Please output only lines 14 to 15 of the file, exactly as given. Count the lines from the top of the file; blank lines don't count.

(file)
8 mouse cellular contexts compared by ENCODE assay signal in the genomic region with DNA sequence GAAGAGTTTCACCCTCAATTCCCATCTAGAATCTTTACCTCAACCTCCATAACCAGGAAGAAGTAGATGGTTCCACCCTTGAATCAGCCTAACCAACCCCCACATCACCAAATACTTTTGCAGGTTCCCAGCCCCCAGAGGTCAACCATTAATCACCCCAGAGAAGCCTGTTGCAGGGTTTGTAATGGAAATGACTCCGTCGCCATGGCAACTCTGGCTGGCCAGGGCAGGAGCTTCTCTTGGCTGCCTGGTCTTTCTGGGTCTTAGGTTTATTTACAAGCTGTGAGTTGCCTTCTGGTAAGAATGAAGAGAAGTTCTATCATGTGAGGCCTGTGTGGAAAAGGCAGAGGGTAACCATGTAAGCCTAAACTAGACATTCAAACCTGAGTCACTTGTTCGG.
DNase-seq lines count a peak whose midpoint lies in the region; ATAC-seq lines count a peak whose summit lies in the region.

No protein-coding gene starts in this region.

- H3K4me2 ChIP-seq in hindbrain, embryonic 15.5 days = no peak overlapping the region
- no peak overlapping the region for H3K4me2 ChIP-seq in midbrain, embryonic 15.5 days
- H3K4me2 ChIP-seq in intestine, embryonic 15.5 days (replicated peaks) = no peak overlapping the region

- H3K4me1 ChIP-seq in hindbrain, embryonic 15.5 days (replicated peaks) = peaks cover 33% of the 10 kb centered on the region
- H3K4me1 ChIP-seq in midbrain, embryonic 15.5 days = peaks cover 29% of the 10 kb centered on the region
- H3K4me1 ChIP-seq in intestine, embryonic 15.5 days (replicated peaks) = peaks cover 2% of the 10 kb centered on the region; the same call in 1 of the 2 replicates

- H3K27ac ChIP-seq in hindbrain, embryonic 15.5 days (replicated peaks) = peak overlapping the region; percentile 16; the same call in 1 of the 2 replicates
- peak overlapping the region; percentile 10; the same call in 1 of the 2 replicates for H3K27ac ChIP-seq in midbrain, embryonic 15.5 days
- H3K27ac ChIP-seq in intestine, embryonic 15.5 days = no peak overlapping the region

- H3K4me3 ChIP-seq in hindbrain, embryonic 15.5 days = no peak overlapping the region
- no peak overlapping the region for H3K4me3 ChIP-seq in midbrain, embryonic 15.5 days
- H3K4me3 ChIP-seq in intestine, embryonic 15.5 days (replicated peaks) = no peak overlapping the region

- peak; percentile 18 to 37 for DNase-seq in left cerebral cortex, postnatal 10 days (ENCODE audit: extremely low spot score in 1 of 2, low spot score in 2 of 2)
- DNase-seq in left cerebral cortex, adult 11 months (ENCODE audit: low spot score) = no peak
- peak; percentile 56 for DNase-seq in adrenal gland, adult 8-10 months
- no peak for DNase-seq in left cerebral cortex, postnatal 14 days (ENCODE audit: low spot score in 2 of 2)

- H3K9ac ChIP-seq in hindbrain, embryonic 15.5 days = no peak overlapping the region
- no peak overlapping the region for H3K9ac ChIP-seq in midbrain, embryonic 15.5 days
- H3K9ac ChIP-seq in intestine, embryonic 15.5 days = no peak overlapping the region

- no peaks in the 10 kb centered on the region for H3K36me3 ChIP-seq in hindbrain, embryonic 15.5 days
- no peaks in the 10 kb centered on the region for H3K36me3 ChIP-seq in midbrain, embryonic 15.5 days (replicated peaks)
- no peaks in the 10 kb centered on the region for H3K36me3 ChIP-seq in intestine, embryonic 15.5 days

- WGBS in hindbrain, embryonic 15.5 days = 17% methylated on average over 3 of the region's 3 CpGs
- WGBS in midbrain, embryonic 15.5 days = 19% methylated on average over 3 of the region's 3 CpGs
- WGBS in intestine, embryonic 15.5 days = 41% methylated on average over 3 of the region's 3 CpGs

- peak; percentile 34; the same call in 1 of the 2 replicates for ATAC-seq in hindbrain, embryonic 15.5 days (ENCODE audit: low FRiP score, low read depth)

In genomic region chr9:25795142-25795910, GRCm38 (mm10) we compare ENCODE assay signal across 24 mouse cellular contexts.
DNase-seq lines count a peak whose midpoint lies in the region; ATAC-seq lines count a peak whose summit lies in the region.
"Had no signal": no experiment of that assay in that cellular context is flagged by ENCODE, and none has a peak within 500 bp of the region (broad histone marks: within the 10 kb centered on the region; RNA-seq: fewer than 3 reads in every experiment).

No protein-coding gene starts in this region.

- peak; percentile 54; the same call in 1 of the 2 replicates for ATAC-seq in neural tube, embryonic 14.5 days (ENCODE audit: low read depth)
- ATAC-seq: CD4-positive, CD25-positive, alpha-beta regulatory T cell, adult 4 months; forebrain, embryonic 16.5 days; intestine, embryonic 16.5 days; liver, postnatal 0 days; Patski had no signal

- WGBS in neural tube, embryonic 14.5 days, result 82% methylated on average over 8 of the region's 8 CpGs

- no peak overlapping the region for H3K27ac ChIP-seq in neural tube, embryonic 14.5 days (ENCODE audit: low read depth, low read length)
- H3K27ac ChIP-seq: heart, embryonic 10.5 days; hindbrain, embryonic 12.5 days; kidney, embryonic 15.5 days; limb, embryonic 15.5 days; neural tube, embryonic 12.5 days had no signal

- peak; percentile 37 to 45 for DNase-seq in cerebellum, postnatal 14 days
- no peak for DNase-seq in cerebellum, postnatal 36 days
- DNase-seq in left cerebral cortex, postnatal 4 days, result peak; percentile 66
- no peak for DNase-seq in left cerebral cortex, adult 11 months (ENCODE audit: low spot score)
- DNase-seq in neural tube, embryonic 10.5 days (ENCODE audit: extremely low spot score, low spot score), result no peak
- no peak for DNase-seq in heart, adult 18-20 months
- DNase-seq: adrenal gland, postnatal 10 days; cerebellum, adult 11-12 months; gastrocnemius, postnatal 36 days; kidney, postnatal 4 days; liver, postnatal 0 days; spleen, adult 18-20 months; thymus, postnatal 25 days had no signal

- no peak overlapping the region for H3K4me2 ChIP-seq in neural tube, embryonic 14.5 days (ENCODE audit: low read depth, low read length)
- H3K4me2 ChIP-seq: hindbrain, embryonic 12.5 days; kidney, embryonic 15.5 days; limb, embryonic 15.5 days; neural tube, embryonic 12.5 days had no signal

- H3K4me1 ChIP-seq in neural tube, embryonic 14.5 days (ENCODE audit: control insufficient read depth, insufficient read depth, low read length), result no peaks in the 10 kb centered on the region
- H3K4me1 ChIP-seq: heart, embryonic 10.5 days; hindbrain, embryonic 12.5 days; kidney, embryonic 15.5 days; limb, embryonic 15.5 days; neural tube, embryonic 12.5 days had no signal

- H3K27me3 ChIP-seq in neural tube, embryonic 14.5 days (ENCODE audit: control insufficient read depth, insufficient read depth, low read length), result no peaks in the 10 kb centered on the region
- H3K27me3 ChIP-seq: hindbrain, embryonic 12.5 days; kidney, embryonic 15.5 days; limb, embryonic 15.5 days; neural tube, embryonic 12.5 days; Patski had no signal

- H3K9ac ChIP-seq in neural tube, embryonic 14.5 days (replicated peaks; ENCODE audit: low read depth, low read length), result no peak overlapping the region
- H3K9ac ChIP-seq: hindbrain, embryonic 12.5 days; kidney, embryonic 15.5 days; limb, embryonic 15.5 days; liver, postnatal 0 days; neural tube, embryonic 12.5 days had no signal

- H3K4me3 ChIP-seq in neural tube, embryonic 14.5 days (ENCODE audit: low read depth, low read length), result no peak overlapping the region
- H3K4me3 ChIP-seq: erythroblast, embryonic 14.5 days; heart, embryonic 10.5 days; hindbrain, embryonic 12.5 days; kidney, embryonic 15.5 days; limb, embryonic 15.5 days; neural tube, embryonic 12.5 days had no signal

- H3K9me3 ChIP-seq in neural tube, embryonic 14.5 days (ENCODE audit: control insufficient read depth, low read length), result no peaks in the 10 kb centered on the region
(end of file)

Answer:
- no peak overlapping the region for H3K4me3 ChIP-seq in midbrain, embryonic 15.5 days
- H3K4me3 ChIP-seq in intestine, embryonic 15.5 days (replicated peaks) = no peak overlapping the region